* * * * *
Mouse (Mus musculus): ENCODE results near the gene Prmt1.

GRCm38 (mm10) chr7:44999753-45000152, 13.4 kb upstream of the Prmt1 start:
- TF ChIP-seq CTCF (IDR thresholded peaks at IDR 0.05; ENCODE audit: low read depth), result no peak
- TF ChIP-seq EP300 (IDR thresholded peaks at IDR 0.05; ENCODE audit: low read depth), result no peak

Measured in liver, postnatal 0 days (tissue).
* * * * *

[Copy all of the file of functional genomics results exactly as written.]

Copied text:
Mouse (Mus musculus): ENCODE results near the gene Prmt1.

GRCm38 (mm10) chr7:44999753-45000152, 13.4 kb upstream of the Prmt1 start:
- TF ChIP-seq CTCF (IDR thresholded peaks at IDR 0.05; ENCODE audit: low read depth), result no peak
- TF ChIP-seq EP300 (IDR thresholded peaks at IDR 0.05; ENCODE audit: low read depth), result no peak

Measured in liver, postnatal 0 days (tissue).